30. Id. at 151.
  31. See Kiernan v. City of Portland, 223 U.S. 151 (1912); Marshall v. Dye, 231 U.S. 250, 256-57 (1913); City of Denver v. N.Y. Tr. Co., 229 U.S. 123, 141 (1913); Davis v. Ohio, 241 U.S. 565 (1916); O'Neill v. Leamer, 239 U.S. 244, 247-48 (1915); Ohio ex rel. Davis v. Hildebrant, 241 U.S. 565, 569-70 (1916); Mountain Timber Co. v. Washington, 243 U.S. 219, 234 (1917); Ohio ex rel. Bryant v. Akron Metro. Park Dist., 281 U.S. 74, 79-80 (1930); Cochran v. La. State Bd. of Educ., 281 U.S. 370, 374 (1930); Highland Farms Dairy v. Agnew, 300 U.S. 608, 612 (1937); Colegrove v. Green, 328 U.S. 549, 556 (1946) (plurality opinion).In a few nineteenth century cases, however, the Court disposed of Guarantee Clause questions on the merits, despite Luther. See Forsyth v. City of Hammond, 166 U.S. 506, 519 (1897); Minor v. Happersett, 88 U.S. (21 Wall.) 162, 175-78 (1874).
  32. 369 U.S. 186, 218-32 (1962). Baker found that Guarantee Clause questions were nonjusticiable not because they involved matters of state governmental structure but because they lacked "judicially manageable standards which a court could utilize independently in order to identify a State's lawful government." Id. at 218, 222-23. Baker therefore held that the Guarantee Clause precedents "have no bearing" of the justiciability of a challenge to state legislative apportionment based on the Equal Protection Clause. Id. at 228.
  33. See City of Rome v. United States, 446 U.S. 156, 182 n.17 (1980); Quinn v. Millsap, 491 U.S. 95, 102 (1989).
  34. New York v. United States, 505 U.S. 144, 185 (1992) (citing Reynolds v. Sims, 377, 533, 582 (1964)).
  35. 501 U.S. 452, 463 (1991) ("[T]he authority of the people of the States to determine the qualifications of their most important government officials . . . is a power reserved to the States under the Tenth Amendment and guaranteed them by [the Guarantee Clause]." (citations omitted)). Both New York and Gregory cite the argument set out in Deborah Jones Merritt, The Guarantee Clause and State Autonomy: Federalism for a Third Century, 88 Colum. L. Rev. 1 (1988).
  36. See Rucho v. Common Cause, No. 18-422, slip op. at 30 (U.S. June 27, 2019) ("This Court has several times concluded, however, that the Guarantee Clause does not provide the basis for a justiciable claim."); Ariz. State Legislature v. Ariz. Indep. Redistricting Comm'n, 576 U.S. 787, 795 n.3 (2015) ("The people's sovereign right to incorporate themselves into a State's lawmaking apparatus . . . is one this Court has ranked a nonjusticiable political matter." (citing Pac. States Tel. & Tel. Co. v. Oregon, 223 U.S. 118 (1912)).
  37. See Art. IV, Sec. 4: Guarantee Clause Generally.
  38. For scholarly examinations of this issue, see, for example, W. Wiecek, The Guarantee Clause of the U.S. Constitution ch. 1 (1972); Deborah Jones Merritt, The Guarantee Clause and State Autonomy: Federalism for a Third Century, 88 Colum. L. Rev. 1, 22-25 (1988) (finding "widespread agreement" among scholars that the "core" of republican government is "one in which the people control their rulers"); Akhil Reed Amar, The Central Meaning of a Republican Government: Popular Sovereignty, Majority Rule, and the Denominator Problem, 65 U. Colo. L. Rev. 749, 786 (1994) (concluding that the "central meaning" of the republican government in the Founding Era was "popular sovereignty, majority rule, and the people's right to alter or abolish [the government]"); Robert G. Natelson, A Republic, Not a Democracy--Initiative, Referendum, and the Constitution's Guarantee Clause, 80 Tex. L. Rev. 807, 814-15 (2002) (surveying historical sources to conclude that "republican form of government," as used in the Guarantee Clause, had three core features: majority rule, the absence of monarchy, and the rule of law).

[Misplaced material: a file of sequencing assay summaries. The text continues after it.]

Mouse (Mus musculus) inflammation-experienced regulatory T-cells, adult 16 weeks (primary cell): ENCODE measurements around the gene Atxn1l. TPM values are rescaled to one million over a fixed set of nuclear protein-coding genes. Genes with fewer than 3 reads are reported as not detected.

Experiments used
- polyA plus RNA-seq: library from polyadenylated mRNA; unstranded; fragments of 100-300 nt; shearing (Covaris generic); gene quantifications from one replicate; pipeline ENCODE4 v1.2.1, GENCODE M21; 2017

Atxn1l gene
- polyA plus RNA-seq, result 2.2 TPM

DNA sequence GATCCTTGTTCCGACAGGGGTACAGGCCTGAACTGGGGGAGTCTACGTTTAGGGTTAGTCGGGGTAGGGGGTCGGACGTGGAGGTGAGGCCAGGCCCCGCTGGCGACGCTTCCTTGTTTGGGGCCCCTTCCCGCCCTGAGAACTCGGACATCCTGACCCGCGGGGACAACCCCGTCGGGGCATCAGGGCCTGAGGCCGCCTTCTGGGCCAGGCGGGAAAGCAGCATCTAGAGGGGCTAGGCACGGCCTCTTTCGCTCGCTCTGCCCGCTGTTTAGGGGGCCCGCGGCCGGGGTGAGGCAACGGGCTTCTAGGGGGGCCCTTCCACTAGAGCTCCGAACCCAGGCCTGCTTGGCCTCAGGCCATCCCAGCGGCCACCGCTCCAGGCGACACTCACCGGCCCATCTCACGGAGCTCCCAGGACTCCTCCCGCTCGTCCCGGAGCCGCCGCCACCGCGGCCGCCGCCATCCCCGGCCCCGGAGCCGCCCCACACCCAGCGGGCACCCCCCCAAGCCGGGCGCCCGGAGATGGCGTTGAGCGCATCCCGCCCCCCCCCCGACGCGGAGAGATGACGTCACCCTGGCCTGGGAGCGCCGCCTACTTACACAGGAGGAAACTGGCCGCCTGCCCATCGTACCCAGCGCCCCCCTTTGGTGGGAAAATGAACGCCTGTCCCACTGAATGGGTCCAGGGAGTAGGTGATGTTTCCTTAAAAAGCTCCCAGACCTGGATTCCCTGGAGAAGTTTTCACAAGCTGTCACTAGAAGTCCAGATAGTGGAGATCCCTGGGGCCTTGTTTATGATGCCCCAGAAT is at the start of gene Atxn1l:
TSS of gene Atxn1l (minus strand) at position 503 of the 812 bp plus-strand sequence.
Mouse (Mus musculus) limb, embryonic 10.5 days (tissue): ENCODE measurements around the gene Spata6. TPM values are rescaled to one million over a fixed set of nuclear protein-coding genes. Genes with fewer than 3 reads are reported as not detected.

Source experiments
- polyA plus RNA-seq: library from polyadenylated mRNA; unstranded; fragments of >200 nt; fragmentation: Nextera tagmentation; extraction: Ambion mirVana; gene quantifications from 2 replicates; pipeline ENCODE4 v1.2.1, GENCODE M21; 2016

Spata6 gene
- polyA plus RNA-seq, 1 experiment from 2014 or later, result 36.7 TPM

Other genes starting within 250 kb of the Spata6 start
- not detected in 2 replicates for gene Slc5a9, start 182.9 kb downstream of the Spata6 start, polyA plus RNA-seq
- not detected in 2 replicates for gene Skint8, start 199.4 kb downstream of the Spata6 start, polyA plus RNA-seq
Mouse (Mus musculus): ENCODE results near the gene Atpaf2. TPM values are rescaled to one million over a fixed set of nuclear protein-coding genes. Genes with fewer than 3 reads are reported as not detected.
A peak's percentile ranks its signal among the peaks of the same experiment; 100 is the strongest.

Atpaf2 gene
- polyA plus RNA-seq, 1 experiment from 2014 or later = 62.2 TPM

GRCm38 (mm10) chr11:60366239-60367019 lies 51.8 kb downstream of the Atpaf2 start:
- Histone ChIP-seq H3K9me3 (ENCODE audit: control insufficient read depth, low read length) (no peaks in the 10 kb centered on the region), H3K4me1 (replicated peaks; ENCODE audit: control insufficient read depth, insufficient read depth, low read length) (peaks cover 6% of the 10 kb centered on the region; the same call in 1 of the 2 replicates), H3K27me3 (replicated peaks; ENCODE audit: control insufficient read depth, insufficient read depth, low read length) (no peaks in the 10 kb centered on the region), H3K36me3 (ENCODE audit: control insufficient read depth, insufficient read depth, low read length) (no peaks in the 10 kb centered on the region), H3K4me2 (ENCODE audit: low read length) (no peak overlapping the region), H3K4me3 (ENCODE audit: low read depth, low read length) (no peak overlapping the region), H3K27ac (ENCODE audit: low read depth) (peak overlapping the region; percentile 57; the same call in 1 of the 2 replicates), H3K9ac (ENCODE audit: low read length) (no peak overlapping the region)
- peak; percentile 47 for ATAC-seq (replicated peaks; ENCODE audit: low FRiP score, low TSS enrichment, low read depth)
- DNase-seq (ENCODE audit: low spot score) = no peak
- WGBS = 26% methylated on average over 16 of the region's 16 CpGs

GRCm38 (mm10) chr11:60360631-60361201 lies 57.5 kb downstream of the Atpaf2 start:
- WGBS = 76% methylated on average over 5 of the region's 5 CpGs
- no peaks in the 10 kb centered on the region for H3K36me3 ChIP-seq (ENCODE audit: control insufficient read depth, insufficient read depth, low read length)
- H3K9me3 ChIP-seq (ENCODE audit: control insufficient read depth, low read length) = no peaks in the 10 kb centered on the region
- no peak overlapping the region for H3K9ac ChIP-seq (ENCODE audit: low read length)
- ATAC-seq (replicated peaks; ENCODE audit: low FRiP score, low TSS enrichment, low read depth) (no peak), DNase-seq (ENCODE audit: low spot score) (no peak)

39. 88 U.S. 162 (1874), superseded by constitutional amendment, Nineteenth Amendment Women's Suffrage. See also . The primary constitutional basis for the claim in Minor was the Fourteenth Amendment's Privileges or Immunities Clause. Minor, 88 U.S. at 165.
  40. Minor, 88 U.S. at 175 ("No particular government is designated as republican, neither is the exact form to be guaranteed, in any manner especially designated.").
  41. Id. Continuing in this vein, the Court reasoned that the Guarantee Clause could not secure women the right to vote because "[n]o new State has ever been admitted to the Union which has conferred the right of suffrage upon women, and this has never been considered a valid objection to her admission" and "the right of suffrage was withdrawn from women as early as 1807 in the State of New Jersey, without any attempt to obtain the interference of the United States to prevent it." Id. at 177-78.
  42. 166 U.S. 506, 519 (1897) ("[L]egislative control in such matters is not one of the essential elements of a republican form of government [under the Guarantee Clause].").
  43. United States v. Cruikshank, 92 U.S. 542, 551-57 (1875) (holding that First and Second Amendment rights were not a privilege of U.S. citizenship secured against state invasion by the Fourteenth Amendment); see also Slaughter-House Cases, 83 U.S. 36 (1872); Fourteenth Amend., Sec. 1: Privileges or Immunities of Citizens and the Slaughter-House Cases. The Court later held those rights were incorporated against the states through the Due Process Clause. See McDonald v. City of Chicago, 561 U.S. 742 (2010); De Jonge v. Oregon, 299 U.S. 353, 364 (1937).
  44. Cruikshank, 92 U.S. at 552, 555.